More than three weeks after Hurricane Maria made landfall in Puerto Rico, much of the island remains without access to cell phone service and electricity. In addition to taking dozens of lives, the storm’s 175–kilometer per hour winds, heavy rainfall and flooding destroyed most cell towers and brought down the power grid entirely. Progress to restore these essential services has been slow, given the damage to the island’s infrastructure on the ground. Some relief could be on the way from above, however, in the form of massive, translucent plastic balloons. Launched by Alphabet—Google’s parent company—the balloons could create a network to restore wireless communications for most of the island’s 3.4 million residents.
The floating orbs—which look and move like jellyfish drifting in Earth’s stratosphere—are part of Project Loon, Alphabet’s experimental effort to deliver wireless services to unserved or underserved areas around the world. Puerto Rico will be Project Loon’s biggest challenge since Alphabet’s X (previously known as Google X) officially launched the effort in 2013. X’s plan is to float the solar-powered, helium-filled balloons about 19 kilometers above Puerto Rico and the U.S. Virgin Islands for up to six months, creating a wireless network on the ground covering nearly 7,800 square kilometers. (The island itself is just over 9,100 square kilometers.) The balloons can stay aloft in the stratosphere for 100 days or more at a time, according to the company. They change position by navigating the stratosphere’s well-charted wind currents.
It is unclear when the balloons might arrive, but the U.S. Federal Communications Commission (FCC) granted Alphabet an experimental license (pdf) on October 7 to deploy 30 of them. Project Loon is now looking to collaborate with local telecom providers in Puerto Rico, which could install small base stations called microcells on lampposts, buildings and other locations where there is a clear line of sight with the sky. Cell phones would communicate with the microcells, which in turn would relay those communications to the network of balloons. Each balloon has two main radio transceivers—one serves as a 4G LTE cellular base station and the other acts a high-speed link that transfers data onto laser signals that are beamed among the balloons. The transceivers essentially transmit connectivity from ground stations, across balloons and back down to users’ phones. The signals will be sent over the 900-megahertz frequency band, which the local telecom companies will allow Project Loon to access.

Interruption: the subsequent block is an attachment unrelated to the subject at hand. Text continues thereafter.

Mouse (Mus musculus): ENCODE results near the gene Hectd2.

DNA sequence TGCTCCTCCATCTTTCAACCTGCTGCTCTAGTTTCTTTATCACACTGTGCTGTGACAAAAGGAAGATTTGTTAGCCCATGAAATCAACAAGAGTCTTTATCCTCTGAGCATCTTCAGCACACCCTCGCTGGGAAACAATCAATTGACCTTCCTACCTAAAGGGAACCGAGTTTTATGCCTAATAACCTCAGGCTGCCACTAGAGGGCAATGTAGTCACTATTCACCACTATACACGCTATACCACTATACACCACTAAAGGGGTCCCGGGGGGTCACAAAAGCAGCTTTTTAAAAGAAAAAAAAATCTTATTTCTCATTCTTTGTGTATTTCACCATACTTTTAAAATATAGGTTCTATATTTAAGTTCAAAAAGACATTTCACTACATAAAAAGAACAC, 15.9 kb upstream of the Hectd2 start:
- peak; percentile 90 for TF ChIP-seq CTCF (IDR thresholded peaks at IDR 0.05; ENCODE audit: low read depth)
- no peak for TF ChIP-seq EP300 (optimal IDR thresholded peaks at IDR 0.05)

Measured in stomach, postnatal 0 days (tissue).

Signals in the 900-MHz band are relatively low frequency, which means they are very reliable when traveling in a straight line through the atmosphere between transmitting and receiving antennas. On the downside, “a few 900-MHz links aren’t going to be enough to provide high-speed connectivity to a whole island,” says Aditya Dhananjay, a postdoc at New York University’s Tandon School of Engineering. However, “it’s more than enough spectrum to connect Puerto Rico to the rest of the world for voice calls and text messaging, but you won’t be able to stream YouTube videos,” adds Dhananjay, who is not involved with Project Loon.
On the Ground
Help cannot come soon enough for Puerto Rico’s residents, who have been scrambling to find cell service to communicate with one another and with family and friends living off the island. Cell networks have been “fairly functional” in the cities of San Juan [in the north] and Guaynabo to the south, says Giovanni Collazo, an app developer living in San Juan. Calls and SMS work most of the time through his service provider—AT&T—but data service is very limited, slow and “fails all the time.” He recently bought a prepaid SIM card for internet access. (A SIM card is an integrated circuit containing unique information that identifies it to a specific mobile network.) “The plan came with 10 [gigabytes] of data, but I’ve been using it a lot more than that,” he says. “I’m using one of my test devices as a wi-fi hot spot. As long as Claro [Telecom] is working in San Juan, I’m able to connect. Another thing is that we don’t have power, so keeping equipment charged is an issue.”